Lamborghini Miura, the only SVR model was restored
The Lamborghini Miura SVR, purchased in 1976 by the Japanese collector Hiromitsu Ito, is the racing version of the rare Miura Jota.
Built in 763 specimens between 1966 and 1972, the Lamborghini Miura is the car symbol of the Sant’Agata’s house. In fact, many people consider this model as the “mother” of all the modern supercars on the market, thanks to the two-seater dry compartment and the V12 engine in a central position, which are technical solutions taken over the years by all the super sports cars. About the past we can say that there is a specimen that “shines” more than the others, even more so after the deep restoration it has recently undergone: it is the only Miura SVR model ever made. This specimen is owned by the Japanese collector Hiromitsu Ito who commissioned the Lamborghini for this restoration that lasted 19 months.
A tough job:
The restoration has been developed by Lamborghini Polo Storico, the department that takes care of restoring the old models to “new”. His manager, Paolo Gabrielli, explained that the technicians had to work differently than usual, because the Lamborghini Miura SVR is a model very different from any other Miura model: indeed, the SVR is the racing version of the Lamborghini Jota, also known as Miura Jota, a sporting development realized by the lightest and most powerful test driver Bob Wallace of the original car. Moreover, the SVR has arrived disassembled and reworked at different points. The technicians had to rely on the list of transformations made in 1974 and fulfill some requests from Ito, who wants to drive the Lamborghini Miura SVR on the track and wanted to equip it with 4 fastening points, more profiled seats and the removable safety cage.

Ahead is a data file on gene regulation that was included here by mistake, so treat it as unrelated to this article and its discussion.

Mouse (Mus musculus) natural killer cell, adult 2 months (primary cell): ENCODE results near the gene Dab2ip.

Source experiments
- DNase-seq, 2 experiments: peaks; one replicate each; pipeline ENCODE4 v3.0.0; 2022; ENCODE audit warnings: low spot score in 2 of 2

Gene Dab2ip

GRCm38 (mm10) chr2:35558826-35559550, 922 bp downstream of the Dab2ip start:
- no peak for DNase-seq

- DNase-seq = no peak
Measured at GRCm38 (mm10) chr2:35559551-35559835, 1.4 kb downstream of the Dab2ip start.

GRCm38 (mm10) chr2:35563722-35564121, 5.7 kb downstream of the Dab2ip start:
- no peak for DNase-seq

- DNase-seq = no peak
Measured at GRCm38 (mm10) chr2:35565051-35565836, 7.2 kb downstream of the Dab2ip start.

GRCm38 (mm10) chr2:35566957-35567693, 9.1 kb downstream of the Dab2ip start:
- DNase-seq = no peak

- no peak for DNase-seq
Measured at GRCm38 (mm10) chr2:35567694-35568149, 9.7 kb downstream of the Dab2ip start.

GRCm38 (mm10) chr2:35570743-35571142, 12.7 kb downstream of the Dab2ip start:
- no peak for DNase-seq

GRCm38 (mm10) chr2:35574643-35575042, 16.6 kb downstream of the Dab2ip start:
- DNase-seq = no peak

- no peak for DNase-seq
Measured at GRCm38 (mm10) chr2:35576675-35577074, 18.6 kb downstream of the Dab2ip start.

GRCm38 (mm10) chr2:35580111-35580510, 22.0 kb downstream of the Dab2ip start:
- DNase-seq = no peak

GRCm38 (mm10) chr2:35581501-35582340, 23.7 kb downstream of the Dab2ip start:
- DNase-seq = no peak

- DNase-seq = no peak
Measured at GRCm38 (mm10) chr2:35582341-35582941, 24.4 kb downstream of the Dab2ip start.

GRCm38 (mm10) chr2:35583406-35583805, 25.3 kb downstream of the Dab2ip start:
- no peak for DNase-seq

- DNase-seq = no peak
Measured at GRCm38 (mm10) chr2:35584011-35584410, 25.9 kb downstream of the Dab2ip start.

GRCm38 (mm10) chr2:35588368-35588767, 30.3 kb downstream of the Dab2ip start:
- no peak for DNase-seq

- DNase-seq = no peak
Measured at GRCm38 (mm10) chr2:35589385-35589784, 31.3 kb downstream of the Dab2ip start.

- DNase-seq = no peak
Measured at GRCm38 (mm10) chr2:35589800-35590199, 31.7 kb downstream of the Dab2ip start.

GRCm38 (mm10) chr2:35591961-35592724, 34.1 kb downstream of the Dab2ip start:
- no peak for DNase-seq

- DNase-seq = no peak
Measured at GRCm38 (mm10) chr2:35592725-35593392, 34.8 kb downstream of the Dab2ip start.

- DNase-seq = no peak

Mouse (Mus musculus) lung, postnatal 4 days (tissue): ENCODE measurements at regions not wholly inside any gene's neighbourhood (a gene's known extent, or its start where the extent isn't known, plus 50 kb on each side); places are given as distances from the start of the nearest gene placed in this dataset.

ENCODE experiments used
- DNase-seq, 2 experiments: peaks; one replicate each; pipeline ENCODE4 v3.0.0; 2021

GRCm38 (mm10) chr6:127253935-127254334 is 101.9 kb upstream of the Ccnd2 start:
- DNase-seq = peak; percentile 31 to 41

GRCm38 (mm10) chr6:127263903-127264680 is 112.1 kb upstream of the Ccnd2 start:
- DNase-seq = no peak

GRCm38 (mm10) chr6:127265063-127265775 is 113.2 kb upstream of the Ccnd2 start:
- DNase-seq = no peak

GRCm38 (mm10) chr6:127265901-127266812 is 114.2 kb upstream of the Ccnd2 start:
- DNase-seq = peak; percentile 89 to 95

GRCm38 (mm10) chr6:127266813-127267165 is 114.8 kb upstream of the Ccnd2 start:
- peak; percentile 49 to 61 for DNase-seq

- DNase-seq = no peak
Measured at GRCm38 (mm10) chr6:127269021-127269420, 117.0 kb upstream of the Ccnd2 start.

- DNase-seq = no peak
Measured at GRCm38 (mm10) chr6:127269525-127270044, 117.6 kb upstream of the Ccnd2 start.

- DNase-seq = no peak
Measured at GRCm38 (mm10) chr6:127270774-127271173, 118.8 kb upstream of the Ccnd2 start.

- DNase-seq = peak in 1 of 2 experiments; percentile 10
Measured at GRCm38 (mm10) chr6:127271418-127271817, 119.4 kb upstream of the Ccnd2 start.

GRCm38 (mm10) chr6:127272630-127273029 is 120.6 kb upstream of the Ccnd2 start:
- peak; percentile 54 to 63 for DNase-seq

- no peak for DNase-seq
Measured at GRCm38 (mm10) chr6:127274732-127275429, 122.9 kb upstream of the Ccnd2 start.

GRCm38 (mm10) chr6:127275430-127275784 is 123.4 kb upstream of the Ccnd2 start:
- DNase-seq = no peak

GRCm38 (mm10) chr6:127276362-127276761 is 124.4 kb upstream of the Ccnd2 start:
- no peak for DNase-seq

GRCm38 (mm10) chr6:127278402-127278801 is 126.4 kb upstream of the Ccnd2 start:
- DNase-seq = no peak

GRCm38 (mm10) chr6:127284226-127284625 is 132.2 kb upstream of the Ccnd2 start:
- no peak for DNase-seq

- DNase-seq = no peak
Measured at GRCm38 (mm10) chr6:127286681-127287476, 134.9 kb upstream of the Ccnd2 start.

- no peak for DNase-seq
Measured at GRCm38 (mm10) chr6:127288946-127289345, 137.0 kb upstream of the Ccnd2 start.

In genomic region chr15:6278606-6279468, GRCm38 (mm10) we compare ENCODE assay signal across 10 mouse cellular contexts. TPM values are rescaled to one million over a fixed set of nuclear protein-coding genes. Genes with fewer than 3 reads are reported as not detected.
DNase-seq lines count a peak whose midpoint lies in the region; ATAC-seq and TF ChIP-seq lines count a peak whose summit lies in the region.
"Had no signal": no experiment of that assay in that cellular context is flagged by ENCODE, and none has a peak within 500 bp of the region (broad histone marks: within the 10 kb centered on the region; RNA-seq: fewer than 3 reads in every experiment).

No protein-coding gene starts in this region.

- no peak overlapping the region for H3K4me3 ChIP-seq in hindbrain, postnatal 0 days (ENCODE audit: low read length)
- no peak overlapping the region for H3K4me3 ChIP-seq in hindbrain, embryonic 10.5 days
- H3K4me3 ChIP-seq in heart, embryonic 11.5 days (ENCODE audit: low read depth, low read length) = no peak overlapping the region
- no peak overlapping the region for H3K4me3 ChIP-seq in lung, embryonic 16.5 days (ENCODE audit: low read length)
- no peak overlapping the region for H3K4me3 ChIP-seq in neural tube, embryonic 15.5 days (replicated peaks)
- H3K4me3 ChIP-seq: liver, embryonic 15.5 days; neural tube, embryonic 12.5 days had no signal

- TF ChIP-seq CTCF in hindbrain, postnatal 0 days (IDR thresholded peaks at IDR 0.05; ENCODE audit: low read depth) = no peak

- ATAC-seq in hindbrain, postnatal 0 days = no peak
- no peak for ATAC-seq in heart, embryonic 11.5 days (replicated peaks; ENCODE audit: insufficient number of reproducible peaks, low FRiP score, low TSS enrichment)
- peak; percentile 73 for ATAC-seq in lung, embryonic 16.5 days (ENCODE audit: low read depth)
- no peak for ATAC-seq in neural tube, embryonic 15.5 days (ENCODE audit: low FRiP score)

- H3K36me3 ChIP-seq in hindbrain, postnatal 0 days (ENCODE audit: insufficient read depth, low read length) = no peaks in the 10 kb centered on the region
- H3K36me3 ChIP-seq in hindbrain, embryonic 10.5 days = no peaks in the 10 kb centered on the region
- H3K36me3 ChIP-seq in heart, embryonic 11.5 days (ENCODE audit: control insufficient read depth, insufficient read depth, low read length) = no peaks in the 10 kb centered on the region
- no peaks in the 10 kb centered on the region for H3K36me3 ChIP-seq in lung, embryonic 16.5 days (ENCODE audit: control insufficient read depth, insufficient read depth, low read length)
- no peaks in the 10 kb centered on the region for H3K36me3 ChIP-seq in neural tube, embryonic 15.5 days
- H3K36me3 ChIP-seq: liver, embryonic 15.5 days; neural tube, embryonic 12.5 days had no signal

Something about the Miura:
The Lamborghini Miura was designed by Marcello Gandini (“father” also of the Lamborghini Countach and Lancia Stratos) on behalf of Bertone and has very small dimensions for today’s standards, as it measures 436 cm in length and 176 cm in width. The engine is a 3.9-liter 3.9-liter V12 mounted in a central-transverse position. The first evolution of the Miura is called Lamborghini Miura S, dates back to 1968 and has a boosted engine of 20 hp, plus a richer equipment, while in 1971 the Miura SV 385 hp comes with improvements to limit driving: the gearbox, for example, has a lubrication system separate from that of the engine. The worst version is the Miura Jota, built by Lamborghini in a few examples inspired by the prototype developed by Bob Wallace, which delivered about 420 hp and had more extreme technical solutions. About the Lamborghini Miura also few exemplars have been realized without the roof. The exclusivity and prestige of the V12 have meant that prices have risen towards each other in recent times, so much so that in 2015 a sample was auctioned during an event in Monterey (California) for 2, 47 million dollars.